We went to Rio this weekend. Alegria's Rio. An end-of-summer bash,
one last hurrah before the return to responsibility (and a pause
from the circuit before Black and Blue). Just a quick jaunt to Rio,
only eight hours' total -- but what an excellent trip, the perfect
getaway, just what we needed to bang out the summer.
There's a difference between Pride and Labor Day, and it's not only
the two months' difference: it's a change of attitude. Pride rings
in the gay summer, and Labor Day kicks it out. Labor Day's the end
of camp, the heading home, the return to school and jobs. Who loves
Labor Day as much as Gay Pride? No one.
So maybe Alegria Rio wasn't quite as crowded as Pride; maybe there
was room enough on the floor, by the right of the stage, to raise
your arms as the confetti rained down. Maybe the energy wasn't so
hysterical that a layer of steam separated the mezzanine from the
dance floor -- or maybe it was only because outside, it was raining
and 60 degrees, and also, the a/c at Sound Factory was in perfect
As for Abel, was he as good as Pride? What difference does it make
if he was as good as another time? We were there to hear him play
Alegria Rio. It wasn't Pride we went there for. We went to Rio on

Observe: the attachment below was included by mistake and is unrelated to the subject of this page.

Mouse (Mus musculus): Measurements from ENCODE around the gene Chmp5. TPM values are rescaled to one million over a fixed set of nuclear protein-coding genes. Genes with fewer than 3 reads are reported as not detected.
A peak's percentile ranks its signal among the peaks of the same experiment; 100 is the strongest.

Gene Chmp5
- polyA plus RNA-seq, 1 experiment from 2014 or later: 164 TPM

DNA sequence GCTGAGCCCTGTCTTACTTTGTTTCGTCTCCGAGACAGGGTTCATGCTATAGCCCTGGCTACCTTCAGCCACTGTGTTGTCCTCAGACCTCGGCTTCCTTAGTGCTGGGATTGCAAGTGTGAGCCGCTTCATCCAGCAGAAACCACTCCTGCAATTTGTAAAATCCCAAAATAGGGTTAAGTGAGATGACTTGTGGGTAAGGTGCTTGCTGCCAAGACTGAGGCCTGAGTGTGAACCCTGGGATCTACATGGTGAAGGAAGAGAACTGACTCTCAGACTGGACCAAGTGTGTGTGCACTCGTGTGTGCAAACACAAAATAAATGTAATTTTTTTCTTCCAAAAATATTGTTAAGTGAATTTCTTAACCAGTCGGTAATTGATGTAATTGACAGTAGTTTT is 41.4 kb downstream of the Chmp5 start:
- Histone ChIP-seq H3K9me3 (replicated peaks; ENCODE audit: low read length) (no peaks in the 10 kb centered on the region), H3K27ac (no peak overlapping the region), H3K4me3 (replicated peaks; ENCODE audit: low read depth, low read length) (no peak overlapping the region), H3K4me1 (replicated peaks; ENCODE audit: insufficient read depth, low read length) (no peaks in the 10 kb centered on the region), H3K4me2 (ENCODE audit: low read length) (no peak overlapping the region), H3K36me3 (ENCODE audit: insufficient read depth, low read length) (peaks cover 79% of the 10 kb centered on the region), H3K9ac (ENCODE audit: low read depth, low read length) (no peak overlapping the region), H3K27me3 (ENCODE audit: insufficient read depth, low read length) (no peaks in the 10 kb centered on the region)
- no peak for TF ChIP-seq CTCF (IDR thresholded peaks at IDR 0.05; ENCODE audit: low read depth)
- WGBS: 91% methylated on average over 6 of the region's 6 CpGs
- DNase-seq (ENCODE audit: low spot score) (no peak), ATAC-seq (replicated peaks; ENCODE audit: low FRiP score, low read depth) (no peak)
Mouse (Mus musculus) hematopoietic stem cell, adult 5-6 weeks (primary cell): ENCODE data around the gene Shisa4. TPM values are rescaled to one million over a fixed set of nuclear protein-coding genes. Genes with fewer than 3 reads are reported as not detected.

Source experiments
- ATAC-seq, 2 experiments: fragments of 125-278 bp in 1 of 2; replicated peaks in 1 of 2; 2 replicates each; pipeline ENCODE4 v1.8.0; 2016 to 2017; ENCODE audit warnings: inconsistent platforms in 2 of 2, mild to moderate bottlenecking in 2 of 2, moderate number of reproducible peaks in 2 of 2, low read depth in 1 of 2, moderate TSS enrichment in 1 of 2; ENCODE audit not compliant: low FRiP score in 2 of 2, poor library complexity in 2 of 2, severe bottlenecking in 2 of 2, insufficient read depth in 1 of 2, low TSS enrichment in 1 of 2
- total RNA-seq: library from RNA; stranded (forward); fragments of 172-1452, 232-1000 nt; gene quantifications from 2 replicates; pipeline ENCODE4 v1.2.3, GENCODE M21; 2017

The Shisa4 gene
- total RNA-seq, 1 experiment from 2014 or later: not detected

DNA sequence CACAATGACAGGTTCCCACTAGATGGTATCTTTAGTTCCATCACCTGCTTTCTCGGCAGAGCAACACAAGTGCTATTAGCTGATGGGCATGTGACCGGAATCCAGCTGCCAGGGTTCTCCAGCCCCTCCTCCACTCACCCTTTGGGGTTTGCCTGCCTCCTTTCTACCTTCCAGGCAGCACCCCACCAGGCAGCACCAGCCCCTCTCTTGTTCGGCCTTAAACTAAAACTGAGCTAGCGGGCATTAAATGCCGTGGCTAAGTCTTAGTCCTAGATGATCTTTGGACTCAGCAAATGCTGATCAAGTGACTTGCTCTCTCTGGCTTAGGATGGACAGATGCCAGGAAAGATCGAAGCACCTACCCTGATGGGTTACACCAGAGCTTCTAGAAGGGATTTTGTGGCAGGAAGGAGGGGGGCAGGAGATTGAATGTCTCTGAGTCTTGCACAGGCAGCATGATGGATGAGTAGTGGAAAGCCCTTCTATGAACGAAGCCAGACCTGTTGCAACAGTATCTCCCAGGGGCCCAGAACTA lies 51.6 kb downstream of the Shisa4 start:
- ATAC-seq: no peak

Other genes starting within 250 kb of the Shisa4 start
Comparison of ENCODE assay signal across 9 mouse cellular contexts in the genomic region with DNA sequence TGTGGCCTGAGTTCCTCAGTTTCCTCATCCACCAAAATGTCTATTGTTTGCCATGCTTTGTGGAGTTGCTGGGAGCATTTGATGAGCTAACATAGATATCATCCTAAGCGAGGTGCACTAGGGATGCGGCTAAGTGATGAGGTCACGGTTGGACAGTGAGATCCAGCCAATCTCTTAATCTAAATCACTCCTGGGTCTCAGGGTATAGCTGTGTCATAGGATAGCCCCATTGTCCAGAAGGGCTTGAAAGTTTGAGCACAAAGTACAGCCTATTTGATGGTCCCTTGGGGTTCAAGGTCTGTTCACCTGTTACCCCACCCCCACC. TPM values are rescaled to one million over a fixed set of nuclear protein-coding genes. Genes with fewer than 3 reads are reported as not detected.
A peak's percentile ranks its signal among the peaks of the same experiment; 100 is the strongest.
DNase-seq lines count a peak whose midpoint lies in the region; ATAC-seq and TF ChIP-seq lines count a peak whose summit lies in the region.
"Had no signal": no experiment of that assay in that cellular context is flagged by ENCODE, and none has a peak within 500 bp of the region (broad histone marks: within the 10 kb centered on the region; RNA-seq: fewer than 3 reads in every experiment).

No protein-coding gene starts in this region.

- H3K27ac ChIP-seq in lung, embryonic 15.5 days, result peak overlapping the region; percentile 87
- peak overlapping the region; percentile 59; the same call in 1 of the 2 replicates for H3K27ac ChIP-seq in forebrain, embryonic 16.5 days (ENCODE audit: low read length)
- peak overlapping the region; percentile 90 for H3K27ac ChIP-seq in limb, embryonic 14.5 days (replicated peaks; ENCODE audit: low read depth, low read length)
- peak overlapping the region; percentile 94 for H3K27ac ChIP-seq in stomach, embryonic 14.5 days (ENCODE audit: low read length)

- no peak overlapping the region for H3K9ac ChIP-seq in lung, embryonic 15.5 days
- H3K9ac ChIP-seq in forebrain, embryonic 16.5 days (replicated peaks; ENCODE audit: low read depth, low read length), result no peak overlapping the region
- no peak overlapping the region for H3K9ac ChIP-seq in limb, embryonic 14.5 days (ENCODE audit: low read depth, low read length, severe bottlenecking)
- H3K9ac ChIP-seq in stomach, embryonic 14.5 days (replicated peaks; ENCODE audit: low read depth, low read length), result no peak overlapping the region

Sunday night, and left Pride back in June.
Abel works us. Abel works us more than anyone else we listen to
right now. We train for Abel. Psychologically. We know how
infectious he is and how much he demands of those on his floor.
You'd better be ready. He doesn't slough off; he expects you to
move, and keep moving until it's over.
We got in there around three-thirty, and it was packed. So packed
that it was disorienting to us and we had to sit a spell in the
smoking room to get our bearings. (Love that -- paying an extra
fifty to sit with the smokers). Then, fortified, we hit the floor. A
show started, something from Mardi Gras. One samba babe and two
dickdancers waving the Brazilian flag (and, of course, one of them
was the much-heralded dick dancer from Pride -- he too caught the